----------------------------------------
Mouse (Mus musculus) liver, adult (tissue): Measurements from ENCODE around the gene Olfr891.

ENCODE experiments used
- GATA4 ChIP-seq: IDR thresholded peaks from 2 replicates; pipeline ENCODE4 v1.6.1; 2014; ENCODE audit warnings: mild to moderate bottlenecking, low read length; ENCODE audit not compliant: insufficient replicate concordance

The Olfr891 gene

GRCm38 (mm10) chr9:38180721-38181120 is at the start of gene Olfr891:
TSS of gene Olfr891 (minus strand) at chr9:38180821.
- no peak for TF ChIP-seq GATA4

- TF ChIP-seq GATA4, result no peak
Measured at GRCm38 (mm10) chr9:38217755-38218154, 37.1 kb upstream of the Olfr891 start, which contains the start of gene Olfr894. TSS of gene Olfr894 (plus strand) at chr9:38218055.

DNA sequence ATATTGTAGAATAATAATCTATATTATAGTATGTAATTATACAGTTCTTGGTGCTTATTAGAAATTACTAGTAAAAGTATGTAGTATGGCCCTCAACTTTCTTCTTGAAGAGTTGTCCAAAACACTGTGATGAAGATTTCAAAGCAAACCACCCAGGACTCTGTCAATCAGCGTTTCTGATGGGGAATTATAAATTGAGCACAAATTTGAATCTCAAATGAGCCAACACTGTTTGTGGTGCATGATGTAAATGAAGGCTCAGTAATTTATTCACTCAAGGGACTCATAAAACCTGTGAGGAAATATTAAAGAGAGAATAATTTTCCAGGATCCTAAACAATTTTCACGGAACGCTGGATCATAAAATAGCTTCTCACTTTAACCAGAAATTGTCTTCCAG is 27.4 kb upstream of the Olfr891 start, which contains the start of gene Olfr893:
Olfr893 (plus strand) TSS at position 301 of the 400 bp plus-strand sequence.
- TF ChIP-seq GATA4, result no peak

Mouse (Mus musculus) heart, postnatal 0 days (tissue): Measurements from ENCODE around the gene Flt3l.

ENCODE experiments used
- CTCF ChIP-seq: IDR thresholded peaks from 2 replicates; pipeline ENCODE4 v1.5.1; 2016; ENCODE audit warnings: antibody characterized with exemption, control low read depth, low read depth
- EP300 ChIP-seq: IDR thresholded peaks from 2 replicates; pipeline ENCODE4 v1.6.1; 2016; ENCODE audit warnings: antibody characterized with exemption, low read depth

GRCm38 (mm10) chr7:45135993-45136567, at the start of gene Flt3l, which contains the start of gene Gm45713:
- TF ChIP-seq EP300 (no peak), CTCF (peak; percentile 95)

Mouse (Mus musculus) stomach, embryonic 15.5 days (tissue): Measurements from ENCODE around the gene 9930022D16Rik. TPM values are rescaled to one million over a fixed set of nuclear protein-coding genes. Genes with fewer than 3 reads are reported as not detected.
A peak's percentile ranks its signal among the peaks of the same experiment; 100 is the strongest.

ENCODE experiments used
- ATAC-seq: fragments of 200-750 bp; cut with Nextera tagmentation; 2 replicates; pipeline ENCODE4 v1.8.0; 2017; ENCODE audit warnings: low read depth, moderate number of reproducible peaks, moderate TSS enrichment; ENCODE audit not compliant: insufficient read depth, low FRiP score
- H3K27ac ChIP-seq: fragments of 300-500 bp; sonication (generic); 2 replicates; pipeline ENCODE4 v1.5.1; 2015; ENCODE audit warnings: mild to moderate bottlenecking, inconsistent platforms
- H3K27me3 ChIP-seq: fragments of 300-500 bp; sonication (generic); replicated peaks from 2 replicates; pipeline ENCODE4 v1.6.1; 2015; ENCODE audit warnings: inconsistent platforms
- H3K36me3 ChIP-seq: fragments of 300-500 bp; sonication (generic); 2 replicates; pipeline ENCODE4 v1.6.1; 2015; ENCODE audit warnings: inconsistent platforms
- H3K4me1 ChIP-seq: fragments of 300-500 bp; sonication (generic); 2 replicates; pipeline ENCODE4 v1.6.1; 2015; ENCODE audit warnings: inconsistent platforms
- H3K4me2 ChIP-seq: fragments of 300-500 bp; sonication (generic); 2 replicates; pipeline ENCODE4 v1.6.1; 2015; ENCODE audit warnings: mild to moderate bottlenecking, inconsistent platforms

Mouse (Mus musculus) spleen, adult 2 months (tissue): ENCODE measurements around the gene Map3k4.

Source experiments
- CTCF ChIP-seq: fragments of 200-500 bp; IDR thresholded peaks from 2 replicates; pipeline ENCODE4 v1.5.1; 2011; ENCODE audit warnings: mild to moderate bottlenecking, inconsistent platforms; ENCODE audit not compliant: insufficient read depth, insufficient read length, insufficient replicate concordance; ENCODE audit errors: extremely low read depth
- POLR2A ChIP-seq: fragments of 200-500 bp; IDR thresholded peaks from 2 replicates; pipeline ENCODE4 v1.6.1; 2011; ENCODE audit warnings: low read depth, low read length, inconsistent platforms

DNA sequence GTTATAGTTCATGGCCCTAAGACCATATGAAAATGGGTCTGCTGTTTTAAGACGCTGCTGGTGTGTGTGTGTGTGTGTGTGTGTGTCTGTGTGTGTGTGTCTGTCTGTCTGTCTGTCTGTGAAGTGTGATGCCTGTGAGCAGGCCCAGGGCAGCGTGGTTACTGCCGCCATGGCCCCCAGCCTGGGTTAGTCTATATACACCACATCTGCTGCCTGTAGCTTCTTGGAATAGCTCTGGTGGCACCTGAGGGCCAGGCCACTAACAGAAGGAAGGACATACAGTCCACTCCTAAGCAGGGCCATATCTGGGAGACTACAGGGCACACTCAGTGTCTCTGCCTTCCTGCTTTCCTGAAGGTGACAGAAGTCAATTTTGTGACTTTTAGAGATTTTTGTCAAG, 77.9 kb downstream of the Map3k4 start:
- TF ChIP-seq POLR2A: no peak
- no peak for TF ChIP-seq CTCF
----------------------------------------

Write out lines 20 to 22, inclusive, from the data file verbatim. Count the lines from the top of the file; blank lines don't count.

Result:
A peak's percentile ranks its signal among the peaks of the same experiment; 100 is the strongest.

ENCODE experiments used
- ATAC-seq: fragments of 200-750 bp; cut with Nextera tagmentation; 2 replicates; pipeline ENCODE4 v1.8.0; 2017; ENCODE audit warnings: low read depth, moderate number of reproducible peaks, moderate TSS enrichment; ENCODE audit not compliant: insufficient read depth, low FRiP score